Under Your Radar: War of the Human Tanks

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Human Tanks Logo

This week’s Under Your Radar covers the strategy game known as War of the Human Tanks, also known as Charge! Human Tanks (Totsugeki! Ningen Sensha). It is a Japanese indie game by Yakiniku Oh! Yeah! and localised by Fruitbat Factory as their first release. It has been made avaliable in a handful of indie bundles, as well as direct sales, Nyu Media, and popular online distribution platforms for $10.

The game follows the story of Shoutaro Daihon’ei, who’s a master strategist and captain of the imperial fourth armoured corps, which was put on the sidelines until the events of the series begin. Japan is currently in an all-out war using human tanks, human-shaped weaponry with stupid AI and immense loyalty for their masters. Your side is losing. Simple enough, right?

Human Tanks Screenshot 4

Gameplay involves moving your human tanks around a grid in pseudo-real-time gameplay. Each tank model has different specs that determine things such as time between movements, view distance and attack range, with some models being larger than one space. Such human tanks work as normal and remain alive until they’re hit in every space. You win by taking out all enemy command tanks (and lose if the same happens to you or you run out of time).

Human Tanks Screenshot 3

This would normally be very quick and easy, but the view distance mechanic makes it more complex. Aside from units that can scan areas ahead of you, you can only generally see stuff within a few spaces of each of your current units. Whether one rushes into battle or sends a bunch of scouts and hits things with units that have long-range missiles is left up to the player. Still, the game was very easy to pick up.

Human Tanks Screenshot 5

There’s one problem I have with the gameplay, however. One level of the game, generally before you’d have access to larger units, you have to destroy a train. I lost due to time solely because it took me forever to realize that the train was two rows tall, because not only is the art style ambiguous about it, I had not been introduced to the existence of other large units yet, for which being 2 rows tall is standard.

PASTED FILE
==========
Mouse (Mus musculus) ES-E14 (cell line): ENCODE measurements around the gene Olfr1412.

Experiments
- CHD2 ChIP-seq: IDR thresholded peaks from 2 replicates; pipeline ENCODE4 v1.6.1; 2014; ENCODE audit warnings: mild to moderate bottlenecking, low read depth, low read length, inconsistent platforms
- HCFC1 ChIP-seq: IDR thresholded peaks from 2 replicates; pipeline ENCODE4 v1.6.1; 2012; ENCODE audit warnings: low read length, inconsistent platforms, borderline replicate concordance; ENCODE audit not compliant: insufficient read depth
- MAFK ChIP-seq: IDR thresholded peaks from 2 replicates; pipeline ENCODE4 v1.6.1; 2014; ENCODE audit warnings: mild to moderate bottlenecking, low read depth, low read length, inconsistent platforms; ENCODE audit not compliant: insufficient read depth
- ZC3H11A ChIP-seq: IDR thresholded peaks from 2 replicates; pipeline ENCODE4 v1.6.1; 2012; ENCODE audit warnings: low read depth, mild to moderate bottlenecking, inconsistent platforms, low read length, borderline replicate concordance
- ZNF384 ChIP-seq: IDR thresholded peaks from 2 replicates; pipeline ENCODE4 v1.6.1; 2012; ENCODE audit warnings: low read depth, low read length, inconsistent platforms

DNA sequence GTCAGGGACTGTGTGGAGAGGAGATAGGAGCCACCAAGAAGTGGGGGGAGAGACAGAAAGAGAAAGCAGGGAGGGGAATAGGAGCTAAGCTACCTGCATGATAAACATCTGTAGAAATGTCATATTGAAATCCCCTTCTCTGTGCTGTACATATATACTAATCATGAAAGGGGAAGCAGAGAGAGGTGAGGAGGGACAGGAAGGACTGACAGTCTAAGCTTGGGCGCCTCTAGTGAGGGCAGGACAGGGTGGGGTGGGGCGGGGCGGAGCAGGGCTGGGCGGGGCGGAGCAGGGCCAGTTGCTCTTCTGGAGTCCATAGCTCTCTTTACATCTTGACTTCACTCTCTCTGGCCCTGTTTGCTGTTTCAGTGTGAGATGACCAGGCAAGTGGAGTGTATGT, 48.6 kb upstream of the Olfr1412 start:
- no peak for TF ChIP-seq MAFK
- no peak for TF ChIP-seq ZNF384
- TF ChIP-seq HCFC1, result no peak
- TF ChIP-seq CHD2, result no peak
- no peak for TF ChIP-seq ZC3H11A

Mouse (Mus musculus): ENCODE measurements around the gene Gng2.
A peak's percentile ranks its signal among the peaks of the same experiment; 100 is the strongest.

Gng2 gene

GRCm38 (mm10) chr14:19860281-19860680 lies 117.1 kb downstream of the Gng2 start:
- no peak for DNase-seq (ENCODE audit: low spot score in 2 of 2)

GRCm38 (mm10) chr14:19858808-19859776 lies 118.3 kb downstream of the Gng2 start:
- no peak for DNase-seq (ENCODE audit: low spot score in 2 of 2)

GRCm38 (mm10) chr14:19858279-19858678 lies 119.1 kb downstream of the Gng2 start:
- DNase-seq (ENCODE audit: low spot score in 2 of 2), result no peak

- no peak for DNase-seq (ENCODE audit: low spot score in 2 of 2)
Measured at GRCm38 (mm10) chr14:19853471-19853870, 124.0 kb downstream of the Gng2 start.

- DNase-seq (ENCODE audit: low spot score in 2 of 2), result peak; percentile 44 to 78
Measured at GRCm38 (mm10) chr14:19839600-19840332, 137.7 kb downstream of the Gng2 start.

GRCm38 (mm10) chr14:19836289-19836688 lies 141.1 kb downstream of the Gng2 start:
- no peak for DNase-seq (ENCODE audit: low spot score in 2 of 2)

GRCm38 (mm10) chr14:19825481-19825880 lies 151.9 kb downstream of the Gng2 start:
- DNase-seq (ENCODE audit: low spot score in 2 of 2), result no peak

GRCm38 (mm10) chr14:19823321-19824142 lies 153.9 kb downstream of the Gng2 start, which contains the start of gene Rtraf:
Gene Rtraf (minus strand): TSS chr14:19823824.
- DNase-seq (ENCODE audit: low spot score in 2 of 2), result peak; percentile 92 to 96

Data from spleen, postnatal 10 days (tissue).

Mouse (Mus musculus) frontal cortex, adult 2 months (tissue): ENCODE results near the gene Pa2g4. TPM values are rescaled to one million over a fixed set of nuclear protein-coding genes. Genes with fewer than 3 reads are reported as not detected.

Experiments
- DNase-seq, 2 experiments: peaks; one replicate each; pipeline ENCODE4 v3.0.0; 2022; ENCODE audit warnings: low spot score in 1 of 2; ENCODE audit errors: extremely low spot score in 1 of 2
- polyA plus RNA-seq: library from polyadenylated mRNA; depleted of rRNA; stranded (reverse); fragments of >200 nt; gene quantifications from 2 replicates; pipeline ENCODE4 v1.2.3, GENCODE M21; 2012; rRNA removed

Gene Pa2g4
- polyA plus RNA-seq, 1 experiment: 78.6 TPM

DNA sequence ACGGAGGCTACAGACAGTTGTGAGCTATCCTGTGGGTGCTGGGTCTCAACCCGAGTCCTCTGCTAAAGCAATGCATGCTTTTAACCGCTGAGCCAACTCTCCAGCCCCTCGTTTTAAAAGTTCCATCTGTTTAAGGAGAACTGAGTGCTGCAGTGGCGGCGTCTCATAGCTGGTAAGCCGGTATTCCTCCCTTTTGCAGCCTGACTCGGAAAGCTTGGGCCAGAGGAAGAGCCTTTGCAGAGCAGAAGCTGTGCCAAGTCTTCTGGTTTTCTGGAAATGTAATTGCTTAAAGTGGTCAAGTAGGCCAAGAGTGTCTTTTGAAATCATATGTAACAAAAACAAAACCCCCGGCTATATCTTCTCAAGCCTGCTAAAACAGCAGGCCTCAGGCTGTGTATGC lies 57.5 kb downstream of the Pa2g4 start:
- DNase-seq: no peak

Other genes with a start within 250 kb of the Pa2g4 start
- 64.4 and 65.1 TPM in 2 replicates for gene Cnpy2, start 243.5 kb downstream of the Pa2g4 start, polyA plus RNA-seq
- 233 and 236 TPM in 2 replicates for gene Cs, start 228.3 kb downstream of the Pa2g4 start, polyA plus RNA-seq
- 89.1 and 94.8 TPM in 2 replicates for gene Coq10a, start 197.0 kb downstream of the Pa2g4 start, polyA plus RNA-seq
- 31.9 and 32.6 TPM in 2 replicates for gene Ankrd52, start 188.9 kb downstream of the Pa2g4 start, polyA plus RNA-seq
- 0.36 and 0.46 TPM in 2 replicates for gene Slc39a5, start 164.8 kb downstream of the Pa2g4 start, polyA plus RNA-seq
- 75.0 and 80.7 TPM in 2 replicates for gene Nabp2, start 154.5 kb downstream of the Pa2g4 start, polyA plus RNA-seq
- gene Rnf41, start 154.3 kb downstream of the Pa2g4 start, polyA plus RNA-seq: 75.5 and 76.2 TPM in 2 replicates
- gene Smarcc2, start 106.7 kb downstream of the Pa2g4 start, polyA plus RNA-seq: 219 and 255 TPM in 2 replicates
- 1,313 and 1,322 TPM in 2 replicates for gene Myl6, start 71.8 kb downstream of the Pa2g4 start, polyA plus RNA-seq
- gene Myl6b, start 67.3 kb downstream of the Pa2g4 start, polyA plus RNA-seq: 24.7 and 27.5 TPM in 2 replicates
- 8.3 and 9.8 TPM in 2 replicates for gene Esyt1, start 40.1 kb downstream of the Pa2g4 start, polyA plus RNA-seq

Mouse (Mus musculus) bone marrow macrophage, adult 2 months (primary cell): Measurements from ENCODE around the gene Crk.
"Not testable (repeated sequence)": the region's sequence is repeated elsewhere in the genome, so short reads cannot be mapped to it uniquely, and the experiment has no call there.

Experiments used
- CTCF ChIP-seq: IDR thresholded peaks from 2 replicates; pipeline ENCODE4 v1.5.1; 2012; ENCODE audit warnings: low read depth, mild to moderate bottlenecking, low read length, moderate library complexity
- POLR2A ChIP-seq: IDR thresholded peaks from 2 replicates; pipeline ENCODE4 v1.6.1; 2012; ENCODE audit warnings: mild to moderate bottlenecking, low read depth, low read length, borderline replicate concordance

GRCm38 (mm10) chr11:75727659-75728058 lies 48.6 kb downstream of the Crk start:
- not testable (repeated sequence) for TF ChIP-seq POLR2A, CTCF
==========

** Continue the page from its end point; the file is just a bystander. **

Human Tanks Screenshot 2

Speaking of the art style, the game’s realistic backgrounds (during story parts, anyway) really clash with the chibi art style used for the characters. That’s a more personal complaint, but it really lowered my opinion of the game, as the backgrounds honestly looked too much like a low-res picture and made the game feel cheap and hastily made. From what I understand, they’re actually hand-drawn, but you could’ve fooled me.

Human Tanks Screenshot 1

Outside of the levels, flow is simple. You start in a set-up window where you can pay in-game money to unlock new tank models or buy more tanks of already-unlocked models, among other things. Then you can start a chapter, leading to the opening that I put at the top of this post (every chapter, as if it was an anime), the story being given to you in visual novel style, another set-up screen that won’t let you unlock new models but will let you set up your formation for the battle, the battle itself, any story needed to end the chapter off, then the end credits (again, every chapter), rinse and repeat. Aside from the opening and ending themes getting annoying after a while, there’s really nothing wrong with that.

There are supposedly multiple endings, but, from what I gather, they involve beating some ridiculously difficult bonus fights. As such, I haven’t seen any alternate ones, but I’m satisfied with the ending I saw. The story has no glaring issues, but isn’t too revolutionary either.

War of the Human Tanks is currently on Steam Greenlight.

Verdict

Everything about this game is average or better except for the art. The art may be off-putting to you if you’re like me, but the rest of the game is definitely worth the $10.

If you like a good strategy game, this is definitely worth grabbing.

Unjust

HIMM

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